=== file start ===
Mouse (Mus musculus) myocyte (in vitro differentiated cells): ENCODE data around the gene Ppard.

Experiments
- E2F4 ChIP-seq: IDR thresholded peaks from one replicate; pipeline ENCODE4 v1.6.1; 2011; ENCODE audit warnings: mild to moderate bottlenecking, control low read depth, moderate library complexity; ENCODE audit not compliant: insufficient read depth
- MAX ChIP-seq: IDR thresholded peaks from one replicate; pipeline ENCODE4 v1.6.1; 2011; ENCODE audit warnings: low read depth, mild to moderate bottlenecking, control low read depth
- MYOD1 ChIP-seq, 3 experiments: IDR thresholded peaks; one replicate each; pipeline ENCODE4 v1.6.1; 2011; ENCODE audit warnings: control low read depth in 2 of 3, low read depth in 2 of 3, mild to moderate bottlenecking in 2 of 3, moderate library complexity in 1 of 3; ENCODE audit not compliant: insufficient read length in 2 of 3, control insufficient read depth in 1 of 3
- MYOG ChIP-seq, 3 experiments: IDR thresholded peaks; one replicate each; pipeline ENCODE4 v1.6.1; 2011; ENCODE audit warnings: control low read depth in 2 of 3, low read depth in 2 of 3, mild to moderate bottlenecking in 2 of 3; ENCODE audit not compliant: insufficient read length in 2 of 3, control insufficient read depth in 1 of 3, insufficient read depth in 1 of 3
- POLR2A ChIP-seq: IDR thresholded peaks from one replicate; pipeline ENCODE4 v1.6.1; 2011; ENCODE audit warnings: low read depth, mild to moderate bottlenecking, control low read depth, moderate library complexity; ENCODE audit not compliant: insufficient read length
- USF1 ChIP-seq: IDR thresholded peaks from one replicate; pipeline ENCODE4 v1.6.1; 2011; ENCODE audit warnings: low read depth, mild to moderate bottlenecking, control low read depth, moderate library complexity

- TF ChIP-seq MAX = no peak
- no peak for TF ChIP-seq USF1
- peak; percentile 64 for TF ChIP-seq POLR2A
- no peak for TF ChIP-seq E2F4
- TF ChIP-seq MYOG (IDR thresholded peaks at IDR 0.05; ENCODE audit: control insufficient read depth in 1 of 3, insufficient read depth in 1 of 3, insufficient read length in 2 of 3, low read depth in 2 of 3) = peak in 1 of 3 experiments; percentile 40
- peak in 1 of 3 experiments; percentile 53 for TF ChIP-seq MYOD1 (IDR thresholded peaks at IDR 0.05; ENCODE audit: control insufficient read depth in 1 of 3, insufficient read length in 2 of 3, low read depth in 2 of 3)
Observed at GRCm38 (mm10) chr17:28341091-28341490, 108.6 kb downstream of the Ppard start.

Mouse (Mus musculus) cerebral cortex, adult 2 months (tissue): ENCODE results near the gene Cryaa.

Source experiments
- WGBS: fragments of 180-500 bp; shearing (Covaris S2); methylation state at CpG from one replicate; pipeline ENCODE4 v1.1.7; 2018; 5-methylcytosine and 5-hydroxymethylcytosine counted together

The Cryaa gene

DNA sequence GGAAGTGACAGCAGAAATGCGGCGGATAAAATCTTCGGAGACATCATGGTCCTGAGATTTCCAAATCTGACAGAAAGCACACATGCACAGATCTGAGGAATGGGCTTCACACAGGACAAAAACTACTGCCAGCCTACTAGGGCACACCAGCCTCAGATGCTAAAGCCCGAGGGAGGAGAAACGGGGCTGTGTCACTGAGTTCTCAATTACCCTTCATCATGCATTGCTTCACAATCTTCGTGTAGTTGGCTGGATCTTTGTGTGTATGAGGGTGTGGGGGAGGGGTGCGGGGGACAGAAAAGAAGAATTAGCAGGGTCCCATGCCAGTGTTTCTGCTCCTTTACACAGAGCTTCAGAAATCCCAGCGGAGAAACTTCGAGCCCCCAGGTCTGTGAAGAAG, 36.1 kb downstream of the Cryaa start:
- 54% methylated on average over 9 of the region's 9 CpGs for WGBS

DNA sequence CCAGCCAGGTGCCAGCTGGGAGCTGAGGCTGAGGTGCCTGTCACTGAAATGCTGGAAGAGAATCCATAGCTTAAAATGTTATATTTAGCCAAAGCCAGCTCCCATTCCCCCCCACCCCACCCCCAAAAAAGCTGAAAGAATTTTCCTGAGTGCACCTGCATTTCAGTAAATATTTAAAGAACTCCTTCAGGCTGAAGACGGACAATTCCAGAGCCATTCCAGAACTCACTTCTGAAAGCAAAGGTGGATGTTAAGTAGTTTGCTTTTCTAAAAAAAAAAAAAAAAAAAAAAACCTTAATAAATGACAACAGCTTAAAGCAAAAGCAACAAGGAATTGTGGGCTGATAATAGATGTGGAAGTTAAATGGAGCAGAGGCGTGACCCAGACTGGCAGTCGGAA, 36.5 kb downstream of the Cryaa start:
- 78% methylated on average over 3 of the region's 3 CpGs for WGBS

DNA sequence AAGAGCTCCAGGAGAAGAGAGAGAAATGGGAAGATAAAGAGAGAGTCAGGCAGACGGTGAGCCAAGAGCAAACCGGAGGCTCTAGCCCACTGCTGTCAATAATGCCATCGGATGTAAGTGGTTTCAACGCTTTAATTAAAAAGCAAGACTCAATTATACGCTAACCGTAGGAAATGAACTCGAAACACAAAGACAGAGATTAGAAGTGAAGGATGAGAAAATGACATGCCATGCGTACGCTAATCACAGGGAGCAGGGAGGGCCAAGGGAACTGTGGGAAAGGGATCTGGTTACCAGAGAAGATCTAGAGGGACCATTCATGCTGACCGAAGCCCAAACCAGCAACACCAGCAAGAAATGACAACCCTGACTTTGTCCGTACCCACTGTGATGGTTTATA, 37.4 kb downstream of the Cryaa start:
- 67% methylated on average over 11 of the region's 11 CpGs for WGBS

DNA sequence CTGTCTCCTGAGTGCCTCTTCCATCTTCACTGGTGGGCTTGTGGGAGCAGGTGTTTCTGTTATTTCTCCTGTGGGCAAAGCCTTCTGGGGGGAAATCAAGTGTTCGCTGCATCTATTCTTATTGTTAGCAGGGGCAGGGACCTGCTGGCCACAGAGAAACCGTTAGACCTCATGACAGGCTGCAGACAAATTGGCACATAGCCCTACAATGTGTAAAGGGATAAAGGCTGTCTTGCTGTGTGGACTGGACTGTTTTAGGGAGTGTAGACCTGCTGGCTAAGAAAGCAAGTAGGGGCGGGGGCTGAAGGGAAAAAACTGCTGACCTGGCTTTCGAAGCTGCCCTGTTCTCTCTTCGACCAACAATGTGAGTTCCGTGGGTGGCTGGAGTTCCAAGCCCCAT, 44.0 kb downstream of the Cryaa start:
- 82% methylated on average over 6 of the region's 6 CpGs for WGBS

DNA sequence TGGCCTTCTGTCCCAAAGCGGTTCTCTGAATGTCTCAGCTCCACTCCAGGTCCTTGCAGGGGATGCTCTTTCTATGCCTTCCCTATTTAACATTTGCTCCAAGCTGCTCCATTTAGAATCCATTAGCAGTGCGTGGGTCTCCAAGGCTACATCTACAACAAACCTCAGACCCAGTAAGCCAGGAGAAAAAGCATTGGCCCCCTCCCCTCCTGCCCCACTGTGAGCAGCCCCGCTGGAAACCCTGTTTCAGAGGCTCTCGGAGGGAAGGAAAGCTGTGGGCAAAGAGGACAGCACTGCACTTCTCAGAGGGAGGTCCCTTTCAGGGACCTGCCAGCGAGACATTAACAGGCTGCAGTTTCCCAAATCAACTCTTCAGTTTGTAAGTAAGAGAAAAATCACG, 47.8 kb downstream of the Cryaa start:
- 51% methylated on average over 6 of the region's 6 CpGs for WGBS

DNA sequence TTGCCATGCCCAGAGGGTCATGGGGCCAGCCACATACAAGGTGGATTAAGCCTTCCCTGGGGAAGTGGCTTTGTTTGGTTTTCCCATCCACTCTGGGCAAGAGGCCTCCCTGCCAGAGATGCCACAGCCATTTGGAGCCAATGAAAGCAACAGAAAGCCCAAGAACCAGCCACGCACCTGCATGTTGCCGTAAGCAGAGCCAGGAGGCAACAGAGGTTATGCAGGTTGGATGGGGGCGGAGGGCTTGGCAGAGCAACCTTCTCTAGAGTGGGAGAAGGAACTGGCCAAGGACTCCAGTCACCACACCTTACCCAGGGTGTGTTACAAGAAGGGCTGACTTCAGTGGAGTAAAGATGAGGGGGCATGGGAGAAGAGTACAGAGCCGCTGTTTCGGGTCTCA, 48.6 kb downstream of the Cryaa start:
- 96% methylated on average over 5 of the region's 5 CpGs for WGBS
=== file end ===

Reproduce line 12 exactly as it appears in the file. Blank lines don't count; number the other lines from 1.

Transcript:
- no peak for TF ChIP-seq E2F4